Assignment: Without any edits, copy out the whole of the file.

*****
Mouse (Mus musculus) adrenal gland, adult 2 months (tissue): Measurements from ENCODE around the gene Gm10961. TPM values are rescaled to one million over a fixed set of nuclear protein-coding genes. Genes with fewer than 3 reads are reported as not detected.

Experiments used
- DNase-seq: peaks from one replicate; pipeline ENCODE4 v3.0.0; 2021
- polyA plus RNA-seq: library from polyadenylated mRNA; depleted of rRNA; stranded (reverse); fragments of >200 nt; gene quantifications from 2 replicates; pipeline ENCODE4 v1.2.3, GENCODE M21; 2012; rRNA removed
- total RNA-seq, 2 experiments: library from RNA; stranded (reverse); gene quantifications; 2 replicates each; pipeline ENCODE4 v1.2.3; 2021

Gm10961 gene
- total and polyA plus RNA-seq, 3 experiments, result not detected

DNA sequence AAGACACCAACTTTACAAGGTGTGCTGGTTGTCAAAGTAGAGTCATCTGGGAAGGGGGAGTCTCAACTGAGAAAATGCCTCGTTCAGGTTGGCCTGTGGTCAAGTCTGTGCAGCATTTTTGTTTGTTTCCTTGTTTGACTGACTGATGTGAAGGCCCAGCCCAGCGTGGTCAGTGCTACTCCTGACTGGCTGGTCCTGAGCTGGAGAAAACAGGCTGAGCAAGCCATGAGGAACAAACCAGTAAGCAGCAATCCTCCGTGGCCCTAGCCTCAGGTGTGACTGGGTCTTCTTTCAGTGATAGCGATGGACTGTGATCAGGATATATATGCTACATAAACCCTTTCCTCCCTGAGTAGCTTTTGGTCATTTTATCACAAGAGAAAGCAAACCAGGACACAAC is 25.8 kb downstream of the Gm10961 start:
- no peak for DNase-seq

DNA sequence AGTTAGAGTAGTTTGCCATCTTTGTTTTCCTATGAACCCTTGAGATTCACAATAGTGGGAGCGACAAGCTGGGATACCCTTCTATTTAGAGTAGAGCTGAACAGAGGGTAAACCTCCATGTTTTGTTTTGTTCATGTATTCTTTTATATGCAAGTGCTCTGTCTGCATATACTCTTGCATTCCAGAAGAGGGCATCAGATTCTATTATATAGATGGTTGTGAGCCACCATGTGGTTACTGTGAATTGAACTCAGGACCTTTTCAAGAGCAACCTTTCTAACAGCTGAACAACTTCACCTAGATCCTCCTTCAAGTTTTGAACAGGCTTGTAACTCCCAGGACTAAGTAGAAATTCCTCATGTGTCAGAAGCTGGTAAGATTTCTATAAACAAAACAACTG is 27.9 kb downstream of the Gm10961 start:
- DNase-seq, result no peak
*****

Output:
Mouse (Mus musculus) adrenal gland, adult 2 months (tissue): Measurements from ENCODE around the gene Gm10961. TPM values are rescaled to one million over a fixed set of nuclear protein-coding genes. Genes with fewer than 3 reads are reported as not detected.

Experiments used
- DNase-seq: peaks from one replicate; pipeline ENCODE4 v3.0.0; 2021
- polyA plus RNA-seq: library from polyadenylated mRNA; depleted of rRNA; stranded (reverse); fragments of >200 nt; gene quantifications from 2 replicates; pipeline ENCODE4 v1.2.3, GENCODE M21; 2012; rRNA removed
- total RNA-seq, 2 experiments: library from RNA; stranded (reverse); gene quantifications; 2 replicates each; pipeline ENCODE4 v1.2.3; 2021

Gm10961 gene
- total and polyA plus RNA-seq, 3 experiments, result not detected

DNA sequence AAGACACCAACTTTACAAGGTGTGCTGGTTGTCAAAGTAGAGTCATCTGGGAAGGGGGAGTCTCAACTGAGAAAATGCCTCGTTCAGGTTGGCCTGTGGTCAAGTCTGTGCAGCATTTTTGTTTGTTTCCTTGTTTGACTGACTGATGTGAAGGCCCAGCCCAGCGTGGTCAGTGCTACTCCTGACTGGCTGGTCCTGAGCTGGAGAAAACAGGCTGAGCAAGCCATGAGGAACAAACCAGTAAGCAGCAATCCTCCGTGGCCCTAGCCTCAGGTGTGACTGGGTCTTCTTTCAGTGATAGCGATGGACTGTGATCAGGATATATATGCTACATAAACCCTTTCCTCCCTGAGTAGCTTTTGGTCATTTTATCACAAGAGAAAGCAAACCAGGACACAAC is 25.8 kb downstream of the Gm10961 start:
- no peak for DNase-seq

DNA sequence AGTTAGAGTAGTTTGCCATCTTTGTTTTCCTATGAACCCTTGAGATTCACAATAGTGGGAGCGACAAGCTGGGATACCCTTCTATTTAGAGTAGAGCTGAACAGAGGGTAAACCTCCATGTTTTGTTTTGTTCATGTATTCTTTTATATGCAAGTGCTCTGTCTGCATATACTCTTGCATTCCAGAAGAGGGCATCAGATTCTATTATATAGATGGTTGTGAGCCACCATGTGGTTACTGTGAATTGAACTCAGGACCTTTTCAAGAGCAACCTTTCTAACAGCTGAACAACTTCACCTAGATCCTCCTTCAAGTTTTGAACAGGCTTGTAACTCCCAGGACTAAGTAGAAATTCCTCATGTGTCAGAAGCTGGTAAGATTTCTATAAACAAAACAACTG is 27.9 kb downstream of the Gm10961 start:
- DNase-seq, result no peak